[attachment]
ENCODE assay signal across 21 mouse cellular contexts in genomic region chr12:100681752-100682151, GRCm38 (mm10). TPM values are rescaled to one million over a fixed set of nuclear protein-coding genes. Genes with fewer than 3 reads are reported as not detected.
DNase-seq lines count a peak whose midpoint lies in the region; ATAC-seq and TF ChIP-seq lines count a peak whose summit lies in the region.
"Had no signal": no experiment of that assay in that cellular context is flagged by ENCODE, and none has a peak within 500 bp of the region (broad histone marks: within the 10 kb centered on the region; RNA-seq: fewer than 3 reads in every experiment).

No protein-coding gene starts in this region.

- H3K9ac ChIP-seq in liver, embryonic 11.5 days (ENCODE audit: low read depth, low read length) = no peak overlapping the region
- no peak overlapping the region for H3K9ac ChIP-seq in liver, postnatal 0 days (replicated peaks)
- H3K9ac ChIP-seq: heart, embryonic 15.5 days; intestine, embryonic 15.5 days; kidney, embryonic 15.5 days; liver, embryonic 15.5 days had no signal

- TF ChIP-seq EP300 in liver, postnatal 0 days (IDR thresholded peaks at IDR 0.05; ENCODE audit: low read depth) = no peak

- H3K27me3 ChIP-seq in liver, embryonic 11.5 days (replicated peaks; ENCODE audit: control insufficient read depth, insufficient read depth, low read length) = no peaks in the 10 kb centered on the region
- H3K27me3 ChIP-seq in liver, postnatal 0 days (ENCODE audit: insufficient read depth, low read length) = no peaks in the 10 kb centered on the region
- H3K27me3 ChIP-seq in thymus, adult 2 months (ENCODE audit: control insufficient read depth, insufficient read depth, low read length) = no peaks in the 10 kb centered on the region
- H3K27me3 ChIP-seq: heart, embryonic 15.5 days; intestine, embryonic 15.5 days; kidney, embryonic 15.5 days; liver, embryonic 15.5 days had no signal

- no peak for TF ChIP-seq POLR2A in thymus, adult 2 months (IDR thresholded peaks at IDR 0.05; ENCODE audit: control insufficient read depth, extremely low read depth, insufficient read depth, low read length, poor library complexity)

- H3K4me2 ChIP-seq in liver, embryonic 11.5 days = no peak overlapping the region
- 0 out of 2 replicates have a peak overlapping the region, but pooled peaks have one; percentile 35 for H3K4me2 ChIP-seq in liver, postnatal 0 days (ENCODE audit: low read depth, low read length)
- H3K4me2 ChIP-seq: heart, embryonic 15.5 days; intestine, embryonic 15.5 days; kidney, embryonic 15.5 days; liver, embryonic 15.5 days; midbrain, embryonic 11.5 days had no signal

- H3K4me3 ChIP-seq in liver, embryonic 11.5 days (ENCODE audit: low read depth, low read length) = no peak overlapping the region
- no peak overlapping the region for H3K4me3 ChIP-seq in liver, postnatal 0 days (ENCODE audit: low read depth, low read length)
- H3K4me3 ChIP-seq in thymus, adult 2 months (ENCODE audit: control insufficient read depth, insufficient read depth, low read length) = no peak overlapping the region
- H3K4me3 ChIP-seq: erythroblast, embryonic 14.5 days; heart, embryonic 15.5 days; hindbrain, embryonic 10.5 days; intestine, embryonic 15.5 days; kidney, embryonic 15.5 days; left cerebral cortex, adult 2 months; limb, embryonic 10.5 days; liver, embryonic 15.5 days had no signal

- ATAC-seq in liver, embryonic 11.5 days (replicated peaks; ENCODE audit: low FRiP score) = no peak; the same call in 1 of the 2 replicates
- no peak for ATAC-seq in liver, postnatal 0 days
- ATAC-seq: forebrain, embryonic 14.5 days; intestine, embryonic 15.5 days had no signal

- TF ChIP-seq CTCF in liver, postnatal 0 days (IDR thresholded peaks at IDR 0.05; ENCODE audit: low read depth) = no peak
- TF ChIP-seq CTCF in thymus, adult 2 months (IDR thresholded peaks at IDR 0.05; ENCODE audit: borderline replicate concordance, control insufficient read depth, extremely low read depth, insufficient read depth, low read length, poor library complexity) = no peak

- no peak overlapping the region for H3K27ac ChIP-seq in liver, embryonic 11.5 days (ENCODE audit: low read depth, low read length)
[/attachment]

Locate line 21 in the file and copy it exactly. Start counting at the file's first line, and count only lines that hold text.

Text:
- ATAC-seq in liver, embryonic 11.5 days (replicated peaks; ENCODE audit: low FRiP score) = no peak; the same call in 1 of the 2 replicates